The assistant chief declined to take questions at the news conference, saying there is still an active investigation into Baldwin’s conduct that may or may not result in a juvenile petition being drawn against her. A juvenile petition is a mechanism that starts criminal proceedings in the juvenile-court system.
Beechler said Baldwin had skipped class and was waiting outside of another classroom to attack another student. That student went to administrators, Beechler said, and that’s when McCormick was called to investigate.
Beechler claimed that Baldwin has a history of bullying students at Hanes and other schools.
Bishop Todd Fulton, the social justice chairman of the Ministers’ Conference, and the Rev. Alvin Carlisle, the president of the Winston-Salem chapter of the NAACP, said Friday they believe McCormick complied with the policies on use of force. Fulton said he was not speaking for the Ministers’ Conference, which will meet Tuesday to discuss the issue. He also said that he has a daughter and that it still disturbs him to see a 14-year-old being arrested and put on the ground.
Other members of the Ministers’ Conference still condemned McCormick’s actions.
“Our position is if the way the arrest was handled is considered proper, then the procedure needs to be changed,” the Rev. Carlton Eversley said. “Our position is that this was the abuse of a child.”
The Rev. John Mendez, the pastor at Emmanuel Baptist Church, said that McCormick’s bodycam footage and the video shot by a bystander and posted to Facebook shows different versions of the encounter.
The Facebook video shows McCormick pulling Baldwin to the ground on her side, briefly putting his knee on her back and handcuffing her while Baldwin’s face is pinned to the ground, Mendez said.
McCormick’s footage didn’t show exactly how he got Baldwin on the ground, Mendez said.
“It’s not the same video,” he said.
Any suggestion that McCormick was following protocol in his arrest of Baldwin is wrong, Mendez said.
“If that is protocol, it needs to change,” he said.
“We still stand behind Mrs. McLean and her daughter,” Mendez said of the Ministers’ Conference. “In our opinion, her humanity was violated. She didn’t deserve that.”
On Friday afternoon, Baldwin’s mother, Tamkea McLean, was watching the bodycam video. She referred all questions to her attorney, Irena Como of the ACLU of North Carolina.
In a written statement issued late Friday, Como said McCormick’s conduct was unacceptable.
“Instead of de-escalating the situation, he put his hands on a 14-year-old child, forced her to the ground, and handcuffed her,” Como said. “The video released today does not show a police officer using the appropriate level of force in a situation involving a middle-school student. Instead, it shows a child who is scared and upset and emerges from the encounter physically injured and traumatized.”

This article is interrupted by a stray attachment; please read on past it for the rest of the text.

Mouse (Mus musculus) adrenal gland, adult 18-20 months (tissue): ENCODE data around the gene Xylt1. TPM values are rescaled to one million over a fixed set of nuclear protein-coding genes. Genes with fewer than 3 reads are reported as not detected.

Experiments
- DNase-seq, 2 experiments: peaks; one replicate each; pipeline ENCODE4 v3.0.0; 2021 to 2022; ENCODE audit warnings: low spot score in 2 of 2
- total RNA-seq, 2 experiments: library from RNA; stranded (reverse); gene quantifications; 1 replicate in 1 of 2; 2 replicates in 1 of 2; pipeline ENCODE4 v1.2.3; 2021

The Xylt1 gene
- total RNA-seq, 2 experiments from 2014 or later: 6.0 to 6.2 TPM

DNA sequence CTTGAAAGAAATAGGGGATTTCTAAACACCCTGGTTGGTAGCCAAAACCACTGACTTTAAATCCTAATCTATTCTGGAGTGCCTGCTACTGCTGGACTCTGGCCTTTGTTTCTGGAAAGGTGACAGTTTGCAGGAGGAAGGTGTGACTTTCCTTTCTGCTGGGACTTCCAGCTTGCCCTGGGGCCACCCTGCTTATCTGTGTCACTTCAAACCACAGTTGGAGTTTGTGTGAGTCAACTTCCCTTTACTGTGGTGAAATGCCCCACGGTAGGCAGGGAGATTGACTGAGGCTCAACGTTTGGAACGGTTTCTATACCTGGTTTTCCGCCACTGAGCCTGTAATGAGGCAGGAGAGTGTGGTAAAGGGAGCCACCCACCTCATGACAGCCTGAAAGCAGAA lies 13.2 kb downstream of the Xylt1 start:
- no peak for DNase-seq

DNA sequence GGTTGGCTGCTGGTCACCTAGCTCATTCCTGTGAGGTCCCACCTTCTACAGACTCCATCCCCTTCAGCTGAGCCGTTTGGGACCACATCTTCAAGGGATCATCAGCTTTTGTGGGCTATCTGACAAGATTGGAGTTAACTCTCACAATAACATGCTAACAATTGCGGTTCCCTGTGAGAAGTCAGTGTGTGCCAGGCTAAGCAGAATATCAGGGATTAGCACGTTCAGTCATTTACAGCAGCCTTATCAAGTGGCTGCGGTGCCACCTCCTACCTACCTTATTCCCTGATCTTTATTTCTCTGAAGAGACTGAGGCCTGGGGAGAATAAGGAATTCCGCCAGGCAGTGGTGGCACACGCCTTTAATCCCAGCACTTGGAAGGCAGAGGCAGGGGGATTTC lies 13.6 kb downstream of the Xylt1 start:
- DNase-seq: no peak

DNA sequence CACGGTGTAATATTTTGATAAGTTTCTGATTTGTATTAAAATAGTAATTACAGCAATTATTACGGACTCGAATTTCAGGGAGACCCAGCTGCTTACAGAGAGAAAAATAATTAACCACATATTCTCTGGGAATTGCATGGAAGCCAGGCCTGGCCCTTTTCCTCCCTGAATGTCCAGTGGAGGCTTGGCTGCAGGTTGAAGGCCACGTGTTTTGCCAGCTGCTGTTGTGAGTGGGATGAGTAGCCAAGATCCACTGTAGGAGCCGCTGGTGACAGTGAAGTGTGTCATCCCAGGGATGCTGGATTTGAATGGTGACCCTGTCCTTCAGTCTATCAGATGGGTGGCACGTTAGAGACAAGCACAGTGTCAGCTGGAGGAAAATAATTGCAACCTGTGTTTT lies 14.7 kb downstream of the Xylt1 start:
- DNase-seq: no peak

Como said excessive force against students in North Carolina has become far too common as schools outsource disciplinary and counseling duties to armed law-enforcement officers.
“Across the state, the over-reliance on school-resource officers fuels the school-to-prison pipeline and disproportionately harms and targets students of color,” she said.
The school-to-prison pipeline refers to laws, policies and practices that lead students from the school system and toward the criminal-justice system.
Como said the ACLU is reviewing all available options with the student’s family. She declined to provide details on what those might be.
Beverly Emory, the superintendent of Winston-Salem/Forsyth County Schools, issued a statement late Friday about the incident.
“This is why discipline issues are not public because these are children and learning situations,” Emory said. “Even when children make poor choices, it is still our job to keep them safe and make these opportunities for them to learn. Every situation like this also gives us an opportunity to reflect on our own practices and see how we can improve.”
James Perry, the president and chief executive of the Winston-Salem Urban League, said Friday that it remains concerned about the approach the police department and school system have toward policing in schools.
“Schools are intended to provide a caring learning environment for children as they mature. It is understood that children will stumble while on the path to adulthood,” Perry said in a statement. “If the new standard is one in which childhood stumbles are confronted with the full and often violent force of the law, then we serve only to harm children who most need the comfort and encouragement of a loving school environment. School-resource officers should act as emergency responders and leave teaching and school discipline to teachers.”
James Perry said he wants an unbiased review of McCormick’s actions and a communitywide review and re-evaluation of policies regarding SROs.
David Freedman, also an attorney for McCormick, said people should be thanking McCormick: “He’s there to protect our kids. He took the less restrained means to protect our children.”